More Norwegians use snus – a form of snuff particular to Nordic countries – instead of cigarettes for their nicotine fix, official figures showed for the first time on Thursday.

The preference for snus in Norway, is certain to revive debate over the health effects of the product, a moist powder tobacco that is popped under the lip.

Though its sale is illegal across the EU, it is manufactured and used in Sweden, which has an exemption, and Norway, which is not an EU member.

According to Norway’s statistics office SSB, 12% of Norwegians used snus daily in 2017, compared with 11% who smoked cigarettes every day.

Uber-tweeter Stephen Fry has also posted one of his occasional tweets on the subject:

On Thursday, the EU's ban on snus will be tested at the European Court of Justice. As I described in The Art of Suppression, the ECJ ruled that the ban was legal some years ago after the IARC rushed out a briefing which conflated snus with hazardous smokeless tobacco products from places like India. Since then, more epidemiology has shown snus's potential to help smokers quit and has found the product to be vastly less hazardous than cigarettes.

The case has been brought by Swedish Match and the New Nicotine Alliance. The latter has issued an update on its website:

The case was originally brought by Swedish Match. The New Nicotine Alliance asked to be joined to this case because it concerns the health of smokers in the European Union. It is not about markets and commerce, but about the right to be able to choose a safer alternative to smoking. For the NNA this case is about whether some 320,000 premature deaths from smoking can be saved in future years, as detailed by Dr Lars Ramström in his statement to the court.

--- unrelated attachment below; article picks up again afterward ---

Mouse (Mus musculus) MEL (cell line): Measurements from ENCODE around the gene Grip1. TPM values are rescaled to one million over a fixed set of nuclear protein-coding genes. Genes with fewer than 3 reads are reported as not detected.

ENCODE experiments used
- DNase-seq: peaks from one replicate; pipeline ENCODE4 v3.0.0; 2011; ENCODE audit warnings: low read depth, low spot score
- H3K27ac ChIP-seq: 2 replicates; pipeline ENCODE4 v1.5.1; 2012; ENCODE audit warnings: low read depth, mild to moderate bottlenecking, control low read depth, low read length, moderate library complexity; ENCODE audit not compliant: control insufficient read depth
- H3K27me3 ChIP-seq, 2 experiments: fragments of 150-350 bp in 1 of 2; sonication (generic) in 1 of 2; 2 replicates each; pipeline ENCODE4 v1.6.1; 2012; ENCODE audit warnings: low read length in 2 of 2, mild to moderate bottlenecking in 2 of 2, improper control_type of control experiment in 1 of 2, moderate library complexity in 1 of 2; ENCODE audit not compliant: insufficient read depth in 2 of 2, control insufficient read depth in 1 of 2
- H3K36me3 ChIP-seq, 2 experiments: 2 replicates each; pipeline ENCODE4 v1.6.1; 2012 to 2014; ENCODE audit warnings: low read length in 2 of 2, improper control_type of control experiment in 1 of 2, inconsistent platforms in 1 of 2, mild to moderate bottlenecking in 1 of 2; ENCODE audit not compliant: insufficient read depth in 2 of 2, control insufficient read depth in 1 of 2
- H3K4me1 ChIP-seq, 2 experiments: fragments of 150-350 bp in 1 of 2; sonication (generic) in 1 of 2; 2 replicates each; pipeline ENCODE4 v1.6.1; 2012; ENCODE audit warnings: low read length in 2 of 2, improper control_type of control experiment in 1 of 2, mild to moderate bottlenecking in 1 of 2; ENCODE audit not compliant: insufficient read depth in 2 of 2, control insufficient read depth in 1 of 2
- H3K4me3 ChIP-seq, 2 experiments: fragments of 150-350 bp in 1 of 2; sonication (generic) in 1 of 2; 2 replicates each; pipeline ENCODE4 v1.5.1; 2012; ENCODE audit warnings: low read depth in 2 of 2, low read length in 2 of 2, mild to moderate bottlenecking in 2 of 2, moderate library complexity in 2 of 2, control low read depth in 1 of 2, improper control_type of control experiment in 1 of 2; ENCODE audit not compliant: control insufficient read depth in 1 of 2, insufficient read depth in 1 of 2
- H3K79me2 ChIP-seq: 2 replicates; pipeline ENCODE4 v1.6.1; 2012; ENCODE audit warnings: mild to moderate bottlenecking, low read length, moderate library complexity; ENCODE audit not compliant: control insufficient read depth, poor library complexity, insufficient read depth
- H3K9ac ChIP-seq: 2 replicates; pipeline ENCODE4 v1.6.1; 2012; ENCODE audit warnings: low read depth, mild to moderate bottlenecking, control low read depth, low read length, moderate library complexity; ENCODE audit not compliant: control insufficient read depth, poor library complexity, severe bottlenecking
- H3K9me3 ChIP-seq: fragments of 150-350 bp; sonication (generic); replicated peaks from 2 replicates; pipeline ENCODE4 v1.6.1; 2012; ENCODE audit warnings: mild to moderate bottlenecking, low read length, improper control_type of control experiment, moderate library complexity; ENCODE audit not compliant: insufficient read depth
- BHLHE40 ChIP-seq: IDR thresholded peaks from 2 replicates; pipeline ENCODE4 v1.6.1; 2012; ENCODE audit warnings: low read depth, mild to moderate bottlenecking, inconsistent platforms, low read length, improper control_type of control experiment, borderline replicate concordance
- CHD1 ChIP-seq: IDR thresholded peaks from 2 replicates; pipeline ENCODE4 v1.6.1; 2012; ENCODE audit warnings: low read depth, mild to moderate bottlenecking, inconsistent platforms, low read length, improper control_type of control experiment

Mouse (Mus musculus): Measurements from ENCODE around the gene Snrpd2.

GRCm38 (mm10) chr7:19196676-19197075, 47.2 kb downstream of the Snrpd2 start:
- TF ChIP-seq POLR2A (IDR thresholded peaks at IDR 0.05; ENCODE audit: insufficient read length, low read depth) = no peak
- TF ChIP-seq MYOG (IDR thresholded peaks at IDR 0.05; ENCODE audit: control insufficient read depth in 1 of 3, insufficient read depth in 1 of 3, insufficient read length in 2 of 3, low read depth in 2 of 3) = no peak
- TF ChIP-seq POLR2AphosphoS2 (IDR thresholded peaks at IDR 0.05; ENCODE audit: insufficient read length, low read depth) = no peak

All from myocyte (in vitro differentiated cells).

The denial of access to lower risk snus leads to unnecessary deaths. The NNA believes that smokers have a right to safer nicotine products as alternatives to smoking and the right to make choices that help them avoid adverse health outcomes.

The core of the NNA’s case is that the ban on snus is both disproportionate and contrary to the right to health. There is no need for the ban, and the ban, if upheld, will continue to contribute to excess mortality from smoking in Europe.

This is the first time that a ‘right to health’ argument has been used to challenge a bad tobacco law: we argue that the Court needs to examine the compatibility of the Tobacco Products Directive with both the EU Charter of Fundamental Rights and the harm reduction obligation under the Framework Convention on Tobacco Control.

I have written before about how Brexit offers an opportunity to get rid of this ridiculous ban, but the ECJ case offers an opportunity for smokers across the EU to switch to snus.

Fingers crossed.

Monday 22 January 2018

A junk history of tobacco harm reduction

An article in Tobacco Control by a pair of professional anti-smokers from San Francisco asks why the US and UK have such different approaches to e-cigarettes and other reduced-risk nicotine products.

Major British health organisations support tobacco harm reduction for smokers struggling to quit. The USA, in contrast, classifies e-cigarettes as tobacco products and leaders are less supportive of tobacco harm reduction.

Historians have attributed this transatlantic difference to the tobacco industry’s long history of deception over ‘safer’ products resulting in scepticism towards tobacco harm reduction.

Have they? That's news to me. Elias and Ling cite three articles as proof, but only one of them was written by a historian and that was published in 2004, long before e-cigarettes hit the market. None of them makes the argument that Elias and Ling say they do.

But never mind because the rest of the article makes the argument - such as it is - anyway. They do this by going over the story of the Independent Scientific Committee on Smoking and Health (ISCSH) which conducted safer cigarette research with the tobacco industry in Britain in the 1970s. The story they tell has been mostly drawn from the excellent work of the historian Virginia Berridge. You can read a very short summary of the initiatives of the 1970s in Vaping Solutions, but the gist of it is that nothing really came of them because smokers tend to draw more deeply on low tar cigarettes and regulation prevented more imaginative safer cigarettes from succeeding in the market.